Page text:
In contrast to the devastating battles that took place 12 months later, July 1915 was relatively quiet time for the British on the Western Front.Elsewhere though there was great activity. The slaughter of Allies and Turks continued in the attacks and counterattacks at Gallipoli, especially at Achi Baba on the 12th.
On the 18th the Italians again thrust against the Austrians on the Isonzo river resulting in losses of 90,000 overall by 3rd August. The French began a costly 3 month offensive on the 30th 3,000 feet above sea level at Le Ligne on the rounded peaks of the Vosges in Alsace. Little ground was made by any side - all was static - except for the sustained German pressure on the Russian salient in Galicia resulting in the fall of Warsaw on 5th August.
There were some innovations – some sensible, one cruel. The sensible ones were around ensuring sufficient, good weaponry for the troops. Commander in Chief, Sir John French, complained of shortages and ordered that during this month operations should be "small aggressive threats which will not require much ammunition or many troops". (Even without major offensives, we lost about 300 casualties a day to regular artillery and sniping.) Faced with shortages in heavy artillery and machine guns, the Munitions of War Act on 2nd July brought private companies supplying our armed forces under the tight control of the newly created Ministry of Munitions. This ministry, under Lloyd George, regulated wages, hours and conditions - and banned strikes as means to rationalising supply. Pub opening hours had already been reduced from 16-17 hours to 5.5 hours with the aim of improving concentration and therefore the quality of the weaponry.
Both sides on the Western Front had embarked on mining operations especially where the front lines were close. The 175th Tunnelling Company exploded our biggest mine yet at Hooge on the 19th creating a crater 20 feet deep and 120 feet wide. (It's now a pond in a theme park!) The Germans retaliated and threw us back using on the 30th, for the first time, "Flammenwerfer" which projected liquid fire up to 25 yards.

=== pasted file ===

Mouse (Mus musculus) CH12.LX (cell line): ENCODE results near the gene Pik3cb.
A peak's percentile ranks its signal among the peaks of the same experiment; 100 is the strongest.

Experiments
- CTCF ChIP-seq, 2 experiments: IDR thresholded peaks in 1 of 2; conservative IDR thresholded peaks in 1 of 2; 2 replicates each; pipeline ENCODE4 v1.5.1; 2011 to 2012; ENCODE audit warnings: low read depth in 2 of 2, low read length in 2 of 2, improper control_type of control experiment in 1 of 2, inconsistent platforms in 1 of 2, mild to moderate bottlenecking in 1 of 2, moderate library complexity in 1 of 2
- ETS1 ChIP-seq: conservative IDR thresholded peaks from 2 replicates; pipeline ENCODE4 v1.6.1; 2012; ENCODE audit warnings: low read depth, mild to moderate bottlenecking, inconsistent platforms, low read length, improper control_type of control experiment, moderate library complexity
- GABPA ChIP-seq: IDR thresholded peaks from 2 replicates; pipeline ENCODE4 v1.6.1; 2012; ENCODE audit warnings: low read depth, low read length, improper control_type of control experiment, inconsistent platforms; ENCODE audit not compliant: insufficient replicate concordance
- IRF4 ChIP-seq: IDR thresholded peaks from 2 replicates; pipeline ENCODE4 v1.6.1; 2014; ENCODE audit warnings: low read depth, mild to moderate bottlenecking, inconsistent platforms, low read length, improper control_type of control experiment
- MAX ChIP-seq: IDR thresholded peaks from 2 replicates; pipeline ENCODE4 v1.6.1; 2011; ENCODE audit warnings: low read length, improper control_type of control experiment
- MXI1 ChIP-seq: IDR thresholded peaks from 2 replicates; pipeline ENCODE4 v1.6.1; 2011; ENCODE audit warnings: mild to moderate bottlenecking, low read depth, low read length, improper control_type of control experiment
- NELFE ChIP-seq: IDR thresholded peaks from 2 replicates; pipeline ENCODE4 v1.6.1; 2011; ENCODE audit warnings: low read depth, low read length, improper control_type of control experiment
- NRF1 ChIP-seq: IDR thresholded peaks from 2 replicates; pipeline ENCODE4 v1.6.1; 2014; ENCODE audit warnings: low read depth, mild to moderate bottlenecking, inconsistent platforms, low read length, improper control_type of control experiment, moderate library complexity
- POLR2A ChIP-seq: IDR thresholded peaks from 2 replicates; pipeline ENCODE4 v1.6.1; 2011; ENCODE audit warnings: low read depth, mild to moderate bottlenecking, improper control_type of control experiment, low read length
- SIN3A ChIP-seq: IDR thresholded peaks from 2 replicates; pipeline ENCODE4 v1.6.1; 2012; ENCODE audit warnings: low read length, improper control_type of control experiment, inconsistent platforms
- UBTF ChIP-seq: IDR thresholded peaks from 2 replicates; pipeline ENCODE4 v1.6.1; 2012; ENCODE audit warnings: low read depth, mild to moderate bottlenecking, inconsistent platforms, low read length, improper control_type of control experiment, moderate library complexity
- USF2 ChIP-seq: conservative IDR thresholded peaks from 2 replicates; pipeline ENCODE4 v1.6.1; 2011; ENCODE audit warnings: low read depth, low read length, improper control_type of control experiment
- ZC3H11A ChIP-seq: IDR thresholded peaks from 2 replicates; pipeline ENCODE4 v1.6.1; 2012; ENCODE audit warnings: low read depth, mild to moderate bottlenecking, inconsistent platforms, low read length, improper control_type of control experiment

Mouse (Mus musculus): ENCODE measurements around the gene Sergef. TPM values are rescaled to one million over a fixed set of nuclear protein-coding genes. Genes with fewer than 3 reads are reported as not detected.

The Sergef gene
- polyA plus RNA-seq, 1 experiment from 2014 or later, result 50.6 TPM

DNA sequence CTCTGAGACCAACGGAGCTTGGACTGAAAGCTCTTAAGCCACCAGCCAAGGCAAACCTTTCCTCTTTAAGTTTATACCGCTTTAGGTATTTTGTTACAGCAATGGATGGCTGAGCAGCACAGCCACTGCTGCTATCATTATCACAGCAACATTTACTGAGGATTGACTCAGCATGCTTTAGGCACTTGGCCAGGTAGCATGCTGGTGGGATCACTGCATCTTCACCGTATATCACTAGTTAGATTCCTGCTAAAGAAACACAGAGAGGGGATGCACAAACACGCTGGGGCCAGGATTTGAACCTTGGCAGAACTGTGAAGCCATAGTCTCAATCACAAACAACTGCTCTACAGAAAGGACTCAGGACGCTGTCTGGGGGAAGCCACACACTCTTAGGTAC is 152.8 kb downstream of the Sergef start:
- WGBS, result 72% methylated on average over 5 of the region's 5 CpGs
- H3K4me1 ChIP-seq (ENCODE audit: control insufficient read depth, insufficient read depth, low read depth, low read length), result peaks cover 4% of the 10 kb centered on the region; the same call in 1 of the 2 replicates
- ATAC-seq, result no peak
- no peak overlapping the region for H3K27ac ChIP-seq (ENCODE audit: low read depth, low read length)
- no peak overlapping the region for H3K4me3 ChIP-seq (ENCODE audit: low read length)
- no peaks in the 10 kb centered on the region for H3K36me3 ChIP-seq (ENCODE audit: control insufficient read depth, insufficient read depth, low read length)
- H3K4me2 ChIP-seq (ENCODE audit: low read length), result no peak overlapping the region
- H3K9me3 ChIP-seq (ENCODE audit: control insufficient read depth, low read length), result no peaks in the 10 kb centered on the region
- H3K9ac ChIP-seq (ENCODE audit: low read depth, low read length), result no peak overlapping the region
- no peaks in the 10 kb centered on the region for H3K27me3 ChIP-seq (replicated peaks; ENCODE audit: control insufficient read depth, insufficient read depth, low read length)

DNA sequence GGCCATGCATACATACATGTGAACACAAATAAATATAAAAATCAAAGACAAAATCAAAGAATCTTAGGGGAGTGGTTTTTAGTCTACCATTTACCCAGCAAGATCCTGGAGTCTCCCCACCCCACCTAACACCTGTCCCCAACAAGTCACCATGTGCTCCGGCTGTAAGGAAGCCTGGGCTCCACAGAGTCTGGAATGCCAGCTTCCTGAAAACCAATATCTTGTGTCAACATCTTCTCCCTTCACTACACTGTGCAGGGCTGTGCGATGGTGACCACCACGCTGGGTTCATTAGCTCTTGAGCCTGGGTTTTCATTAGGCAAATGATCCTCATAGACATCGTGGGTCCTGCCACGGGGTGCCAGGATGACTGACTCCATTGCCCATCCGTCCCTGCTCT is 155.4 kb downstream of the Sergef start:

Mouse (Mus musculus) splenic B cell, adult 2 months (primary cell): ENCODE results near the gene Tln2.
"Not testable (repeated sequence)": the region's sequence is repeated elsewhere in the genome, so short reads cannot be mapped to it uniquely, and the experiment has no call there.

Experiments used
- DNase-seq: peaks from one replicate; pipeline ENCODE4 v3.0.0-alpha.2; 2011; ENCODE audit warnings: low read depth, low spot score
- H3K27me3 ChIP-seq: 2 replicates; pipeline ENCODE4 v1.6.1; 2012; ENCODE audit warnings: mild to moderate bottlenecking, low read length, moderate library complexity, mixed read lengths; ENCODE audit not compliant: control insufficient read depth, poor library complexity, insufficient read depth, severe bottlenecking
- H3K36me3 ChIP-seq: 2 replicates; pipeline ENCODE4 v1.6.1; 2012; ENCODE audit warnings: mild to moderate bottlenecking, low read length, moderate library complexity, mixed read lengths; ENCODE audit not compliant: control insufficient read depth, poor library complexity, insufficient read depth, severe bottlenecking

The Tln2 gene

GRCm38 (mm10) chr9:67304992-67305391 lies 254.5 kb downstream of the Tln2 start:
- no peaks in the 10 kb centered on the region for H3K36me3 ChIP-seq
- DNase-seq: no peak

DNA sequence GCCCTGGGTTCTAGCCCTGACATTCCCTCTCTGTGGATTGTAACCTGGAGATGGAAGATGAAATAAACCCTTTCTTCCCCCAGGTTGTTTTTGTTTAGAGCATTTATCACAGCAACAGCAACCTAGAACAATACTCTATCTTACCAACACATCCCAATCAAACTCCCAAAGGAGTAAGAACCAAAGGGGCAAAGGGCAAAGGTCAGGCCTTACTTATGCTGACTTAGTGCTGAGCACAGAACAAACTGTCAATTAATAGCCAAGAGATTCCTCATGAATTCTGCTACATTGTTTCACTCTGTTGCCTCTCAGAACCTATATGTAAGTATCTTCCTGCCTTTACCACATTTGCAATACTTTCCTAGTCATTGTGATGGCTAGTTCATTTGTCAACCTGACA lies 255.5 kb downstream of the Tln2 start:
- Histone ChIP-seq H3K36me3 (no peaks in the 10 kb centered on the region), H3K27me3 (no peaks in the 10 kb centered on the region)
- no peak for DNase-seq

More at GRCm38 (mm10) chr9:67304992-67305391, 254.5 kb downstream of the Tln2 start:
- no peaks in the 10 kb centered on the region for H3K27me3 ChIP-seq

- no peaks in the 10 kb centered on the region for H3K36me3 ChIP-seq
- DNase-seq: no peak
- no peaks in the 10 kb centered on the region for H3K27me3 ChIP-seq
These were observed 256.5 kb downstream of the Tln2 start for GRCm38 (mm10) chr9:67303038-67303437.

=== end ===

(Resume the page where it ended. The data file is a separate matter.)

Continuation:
On the same day 13 kilometres away to the south of Ypres, we suffered our only July fatality – Private John Alfred Gradwell of the 2nd battalion Cheshire regiment (11262). His regular battalion was based in Jubbulpore, India at the beginning of the war. However, following regrouping in Winchester and supplemented by Territorials they landed at Le Havre on 17th January 1915. Fighting alongside men from London, Wales and Monmouth in the 28th Division, John survived the 2nd battle of Ypres only to perish on 30th of this month.
John was born in Warford in 1895 and was living there in 1901 with his parents, John and Louisa, and a brother and sister. By 1911, the family had moved to 83 Duke Street, Stockport and he had acquired 2 more brothers and 2 more sisters. He worked then as a crosier for a felt hat manufacturer. Kemmel Chateau Cemetery (the site of an Advanced Dressing Station for much of the war) contains his grave along with 1134 others. He is commemorated locally on the St John's Lindow memorial inside the church.
Apologies must go to the memory of Lieutenant William Herbert Watney, who was unfortunately missed off our account of May 1915. He died aged 35 on 10th May and is commemorated on memorials at Styal, Ploegstreet and Bradfield, Reading. Why he is on a local memorial remains a mystery. He was a member of A Company, 2nd battalion the Prince Own Consorts Rifle Brigade. His father was Herbert Watney (1843 – 1932) of the Watneys brewing family of "Buckfold", Pangbourne, Berkshire. Herbert was educated at Rubgy and St John's, Cambridge and became a Senior Physician at St George's Hospital, London. William grew up in a house of 10 servants and in 1911 was married to Mary of 97 Albert Bridge Road, Battersea. He was a casualty at Rouges Bancs Fromelle during the battle for Aubers Ridge and reported missing on 9th May, but an eye witness later confirmed he was shot through the head. A civil engineer by profession, he may have visited Styal on many occasions as the village was a frequent gathering spot for many "well to do" families. Perhaps one of his 3 sisters, May, Elsie or Winifred married someone locally. If anyone can throw any light on William's connection with our area, we would be pleased to hear from them.
Photo: Munitions factory.
Guest post by Jon Armstrong and Alan Cooper of Wilmslow Historical Society.